Can’t Buy a Thrill
Countdown To Ecstasy
The Royal Scam
You know ’em, you love ’em, now it’s time to buy ’em all over again. Is it worth it? You bet.
Reissued gradually over the past 18 months, with the final album, Gaucho, just released in October, the Steely Dan catalog has been completely remastered (by its original engineer, Roger Nichols), graphically overhauled to restore lyrics and other pictures lost in the first shoddy CD editions, and generally upgraded to the 2000 standard. Most importantly the project was overseen by the Donald Fagen/Walter Becker axis who were the auteurs for all of this great music. The duo has written witty and hysterically funny new liner notes to every disc, filled with tongue-in-cheek reminiscences both humorous and perplexing, qualities similar to their music.
1993’s four disc Citizen Steely Dan box previously collected the short (all are between 35-40 minutes) remastered discs under one bulky cover, but these individual albums with their self-contained track orders (although lacking the few B-sides included in the box) and custom graphics are the way to go for the Steely Dan fan or novice.
With their biting, wry, occasionally obtuse lyrics, and offbeat jazzy pop/rock approach, Steely Dan sounded, even still sounds, like nobody else. And listening to this music now, the earliest of which dates back to 1972, there is a timeless quality that seems as fresh and unaffected by the era in which it was conceived, as the enduring recordings of the jazz musicians the duo loved. The Dan hit their peak on the Countdown/Pretzel/Katy trilogy, but even Gaucho, the spotty final disc (although perfected to the point of sterility), has moments that are transcendent. The best Steely Dan wrapped an immaculate, precise attention to studio detail around terrific, often unusually complex melodies, and playing by established pros that burned in short, concise bursts. While Don Fagen wasn’t the world’s best vocalist, he made the most of his limited range, and like Randy Newman, coaxed a dry, smarmy humor from lyrics that were sometimes seemingly nonsense and intermittently touchingly poetic, often in the same song.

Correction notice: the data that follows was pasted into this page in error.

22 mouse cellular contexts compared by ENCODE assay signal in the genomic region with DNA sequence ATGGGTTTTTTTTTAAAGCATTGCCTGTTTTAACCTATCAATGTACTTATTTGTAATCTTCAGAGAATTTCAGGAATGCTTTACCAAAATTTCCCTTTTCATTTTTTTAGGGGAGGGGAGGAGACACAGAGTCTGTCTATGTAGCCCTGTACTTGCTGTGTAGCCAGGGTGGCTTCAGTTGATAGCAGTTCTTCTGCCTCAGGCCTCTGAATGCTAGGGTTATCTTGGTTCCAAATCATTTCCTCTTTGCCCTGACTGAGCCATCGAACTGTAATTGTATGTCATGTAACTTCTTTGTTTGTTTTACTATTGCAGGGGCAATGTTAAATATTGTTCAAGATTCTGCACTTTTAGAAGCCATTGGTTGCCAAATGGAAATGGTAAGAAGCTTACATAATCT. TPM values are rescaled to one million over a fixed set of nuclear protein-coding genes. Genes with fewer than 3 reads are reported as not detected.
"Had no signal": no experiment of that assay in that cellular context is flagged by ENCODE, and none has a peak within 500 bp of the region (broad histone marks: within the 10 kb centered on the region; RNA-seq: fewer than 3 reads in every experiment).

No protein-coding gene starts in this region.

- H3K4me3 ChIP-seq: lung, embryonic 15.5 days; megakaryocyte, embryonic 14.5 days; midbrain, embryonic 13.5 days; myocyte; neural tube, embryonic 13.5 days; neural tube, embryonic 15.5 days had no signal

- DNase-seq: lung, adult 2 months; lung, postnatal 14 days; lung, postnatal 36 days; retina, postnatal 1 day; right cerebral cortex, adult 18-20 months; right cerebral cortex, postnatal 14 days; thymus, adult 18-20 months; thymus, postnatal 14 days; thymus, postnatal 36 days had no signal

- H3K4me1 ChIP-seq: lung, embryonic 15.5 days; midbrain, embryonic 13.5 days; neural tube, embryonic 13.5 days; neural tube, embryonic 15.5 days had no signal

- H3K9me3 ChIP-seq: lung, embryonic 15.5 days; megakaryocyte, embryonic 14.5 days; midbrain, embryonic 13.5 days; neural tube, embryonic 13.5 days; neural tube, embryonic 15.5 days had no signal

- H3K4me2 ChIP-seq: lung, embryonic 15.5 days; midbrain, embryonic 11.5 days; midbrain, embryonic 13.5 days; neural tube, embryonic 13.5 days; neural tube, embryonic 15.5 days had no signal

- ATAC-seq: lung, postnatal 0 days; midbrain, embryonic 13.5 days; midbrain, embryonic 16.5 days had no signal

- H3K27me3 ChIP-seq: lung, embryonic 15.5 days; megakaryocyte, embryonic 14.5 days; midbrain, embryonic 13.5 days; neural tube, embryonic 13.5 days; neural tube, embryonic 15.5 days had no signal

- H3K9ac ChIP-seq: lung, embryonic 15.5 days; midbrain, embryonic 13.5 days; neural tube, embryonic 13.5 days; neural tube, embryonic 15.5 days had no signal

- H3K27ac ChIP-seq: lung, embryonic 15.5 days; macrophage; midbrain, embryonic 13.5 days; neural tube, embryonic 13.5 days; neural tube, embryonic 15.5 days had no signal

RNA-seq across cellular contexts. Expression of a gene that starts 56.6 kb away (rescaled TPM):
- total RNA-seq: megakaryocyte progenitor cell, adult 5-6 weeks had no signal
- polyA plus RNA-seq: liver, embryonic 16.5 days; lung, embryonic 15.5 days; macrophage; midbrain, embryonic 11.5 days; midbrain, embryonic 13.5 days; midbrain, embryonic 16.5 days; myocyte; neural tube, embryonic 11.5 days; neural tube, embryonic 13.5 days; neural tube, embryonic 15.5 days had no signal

The liner notes to the first album, 1972’s Can’t Buy a Thrill, explain that the duo never wanted to tour, and when they finally quit the road for good after 1974’s Pretzel Logic gigs, the band as such, ceased to exist. Steely Dan officially became Becker/Fagen and whomever else they felt was talented enough to play the parts they wrote. That resulted in an inordinate amount of time spent re-recording every chorus, every verse, and sometimes literally every note of each guitar solo until it was perfect. When it worked, as on much of Aja, the concept made sense. But philosophically there seemed to be little comparison to the wildly experimental jazz the duo loved, and the squeaky tight, completely scripted, non-improvisational music they produced. Yet when the theory clicked, as on the soulful “Deacon Blues,” it all seemed to make sense. Indeed, the best tracks from the band, regardless of how many hours were spent on their creation, seem to have been recorded in one take.
Now available at a discounted price, the Steely Dan oeuvre, spit-shined and repackaged into discs as classy as the music, is one of the more perfect catalogues in pop history. Even if you available own some Dan on compilations or older discs, it’s worth springing for new copies of the original albums to experience them as the artists intended. It’s music that will never go out of style, and it will never sound better than this.